Some Basic Security Tools

In addition to authentication and encryption, the 2016 Survey asks about security tools that are available to responding attorneys. Most, if not all, of these tools are security basics that should be used by all attorneys and law firms.

The most common tool is the spam filter, used by 90% of respondents. This may be under-reported because most email service providers have at least basic spam filters. Spam filters can be a strong first line of defense against phishing (malicious emails that try to steal information or plant malware). Filters are only part of the defense that weeds out some phishing emails, but are an important first step.

Other tools with high reported use include anti-spyware (80%), software-based firewalls (80%), antivirus for desktops/laptops (71%), email (67%), and networks (65%). Use of intrusion detection and prevention systems is reported by 27% of respondents overall. There has been a growing trend for a number of years to use security suites that combine some of these tools like malware protection, software firewalls, and basic intrusion protection in a single tool. Availability of the various security tools is generally stable across firms of all sizes, with increases for a few of them with the size of the firm. There is a general low incidence of “don’t know” responses for these tools, about 7% overall.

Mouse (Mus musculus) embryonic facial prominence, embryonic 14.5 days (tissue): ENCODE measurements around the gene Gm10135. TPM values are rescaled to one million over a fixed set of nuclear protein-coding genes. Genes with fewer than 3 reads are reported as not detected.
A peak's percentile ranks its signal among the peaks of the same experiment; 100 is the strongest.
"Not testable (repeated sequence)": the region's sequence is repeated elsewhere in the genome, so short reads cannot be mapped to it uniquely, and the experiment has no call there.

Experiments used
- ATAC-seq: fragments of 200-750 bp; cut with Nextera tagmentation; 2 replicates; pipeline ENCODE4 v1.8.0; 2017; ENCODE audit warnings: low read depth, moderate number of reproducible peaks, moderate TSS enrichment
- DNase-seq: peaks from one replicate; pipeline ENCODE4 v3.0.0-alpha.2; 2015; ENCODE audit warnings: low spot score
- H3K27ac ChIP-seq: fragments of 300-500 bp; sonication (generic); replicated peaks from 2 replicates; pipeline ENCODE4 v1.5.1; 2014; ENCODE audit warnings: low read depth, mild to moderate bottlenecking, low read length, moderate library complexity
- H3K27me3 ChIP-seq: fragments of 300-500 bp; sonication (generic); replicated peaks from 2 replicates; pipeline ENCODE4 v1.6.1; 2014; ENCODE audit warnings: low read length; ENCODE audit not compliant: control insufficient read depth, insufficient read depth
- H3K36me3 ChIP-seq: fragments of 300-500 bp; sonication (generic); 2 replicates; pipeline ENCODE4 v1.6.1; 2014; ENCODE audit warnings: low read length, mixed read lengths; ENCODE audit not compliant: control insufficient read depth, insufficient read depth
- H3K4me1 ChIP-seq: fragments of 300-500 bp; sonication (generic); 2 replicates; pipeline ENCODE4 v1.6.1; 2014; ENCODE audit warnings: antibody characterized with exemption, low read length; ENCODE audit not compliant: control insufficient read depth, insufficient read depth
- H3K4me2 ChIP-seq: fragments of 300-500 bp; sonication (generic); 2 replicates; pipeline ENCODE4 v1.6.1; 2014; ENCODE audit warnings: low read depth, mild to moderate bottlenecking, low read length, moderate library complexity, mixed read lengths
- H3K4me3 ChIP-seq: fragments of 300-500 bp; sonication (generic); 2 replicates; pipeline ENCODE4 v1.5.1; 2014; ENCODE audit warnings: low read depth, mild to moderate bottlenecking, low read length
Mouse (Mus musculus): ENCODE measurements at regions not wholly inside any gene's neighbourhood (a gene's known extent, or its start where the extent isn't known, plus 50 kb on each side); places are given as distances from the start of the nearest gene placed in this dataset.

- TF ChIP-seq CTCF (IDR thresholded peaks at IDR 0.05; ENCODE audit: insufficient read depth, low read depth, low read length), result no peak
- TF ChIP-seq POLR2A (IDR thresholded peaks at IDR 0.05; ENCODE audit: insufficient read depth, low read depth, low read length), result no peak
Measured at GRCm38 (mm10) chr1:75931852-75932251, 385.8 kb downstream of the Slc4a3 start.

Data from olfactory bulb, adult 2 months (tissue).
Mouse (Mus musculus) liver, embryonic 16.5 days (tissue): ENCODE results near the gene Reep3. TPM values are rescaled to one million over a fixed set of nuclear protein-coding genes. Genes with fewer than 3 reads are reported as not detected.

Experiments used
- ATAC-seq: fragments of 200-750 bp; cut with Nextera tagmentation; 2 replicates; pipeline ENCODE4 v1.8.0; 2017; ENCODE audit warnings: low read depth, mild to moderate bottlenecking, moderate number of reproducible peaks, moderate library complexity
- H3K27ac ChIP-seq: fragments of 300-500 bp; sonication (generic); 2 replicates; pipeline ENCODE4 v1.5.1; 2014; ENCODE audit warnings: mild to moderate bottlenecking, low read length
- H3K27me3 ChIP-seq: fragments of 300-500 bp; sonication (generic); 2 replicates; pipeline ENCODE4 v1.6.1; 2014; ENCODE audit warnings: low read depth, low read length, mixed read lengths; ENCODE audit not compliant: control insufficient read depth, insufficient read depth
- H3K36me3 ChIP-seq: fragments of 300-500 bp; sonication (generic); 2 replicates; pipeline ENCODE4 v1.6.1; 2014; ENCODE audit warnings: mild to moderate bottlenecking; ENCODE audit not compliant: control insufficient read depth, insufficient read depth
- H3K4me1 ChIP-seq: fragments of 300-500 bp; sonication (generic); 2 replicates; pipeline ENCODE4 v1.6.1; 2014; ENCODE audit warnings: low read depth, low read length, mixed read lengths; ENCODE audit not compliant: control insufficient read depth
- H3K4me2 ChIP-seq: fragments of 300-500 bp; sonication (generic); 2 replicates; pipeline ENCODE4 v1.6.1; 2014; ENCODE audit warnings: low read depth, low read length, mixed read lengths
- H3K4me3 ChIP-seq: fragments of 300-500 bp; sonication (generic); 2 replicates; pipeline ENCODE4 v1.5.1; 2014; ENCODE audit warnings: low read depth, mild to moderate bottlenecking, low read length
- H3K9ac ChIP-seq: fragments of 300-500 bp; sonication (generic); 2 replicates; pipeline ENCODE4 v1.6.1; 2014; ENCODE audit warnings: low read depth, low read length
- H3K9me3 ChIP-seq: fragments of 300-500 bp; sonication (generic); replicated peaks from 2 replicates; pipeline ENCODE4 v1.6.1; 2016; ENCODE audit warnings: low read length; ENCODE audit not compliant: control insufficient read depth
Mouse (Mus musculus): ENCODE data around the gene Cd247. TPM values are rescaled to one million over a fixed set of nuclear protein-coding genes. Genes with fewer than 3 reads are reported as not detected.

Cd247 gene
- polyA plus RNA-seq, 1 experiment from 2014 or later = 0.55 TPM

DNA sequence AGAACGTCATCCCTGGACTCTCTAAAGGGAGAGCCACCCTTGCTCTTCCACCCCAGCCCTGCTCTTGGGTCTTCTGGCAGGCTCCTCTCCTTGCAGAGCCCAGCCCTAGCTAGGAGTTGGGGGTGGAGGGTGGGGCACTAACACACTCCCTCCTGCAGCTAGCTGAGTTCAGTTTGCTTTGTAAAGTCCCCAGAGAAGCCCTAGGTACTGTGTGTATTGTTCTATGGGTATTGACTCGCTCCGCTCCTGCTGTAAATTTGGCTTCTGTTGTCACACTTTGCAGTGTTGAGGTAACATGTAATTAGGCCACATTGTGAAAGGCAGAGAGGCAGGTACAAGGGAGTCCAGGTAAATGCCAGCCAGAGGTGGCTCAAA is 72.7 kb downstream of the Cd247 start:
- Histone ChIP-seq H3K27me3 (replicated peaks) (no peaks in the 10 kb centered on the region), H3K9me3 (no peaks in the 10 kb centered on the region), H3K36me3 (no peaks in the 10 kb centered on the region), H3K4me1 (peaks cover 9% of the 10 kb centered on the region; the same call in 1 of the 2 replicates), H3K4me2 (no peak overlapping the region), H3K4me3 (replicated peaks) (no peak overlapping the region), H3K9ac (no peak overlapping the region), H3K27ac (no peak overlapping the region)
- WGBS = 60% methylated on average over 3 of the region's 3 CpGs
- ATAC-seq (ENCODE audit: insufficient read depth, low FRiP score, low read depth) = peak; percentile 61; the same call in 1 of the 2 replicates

Disaster Recovery/Business Continuity

Threats to availability of data can range from failure of a single piece of equipment to a major disaster like a fire or hurricane.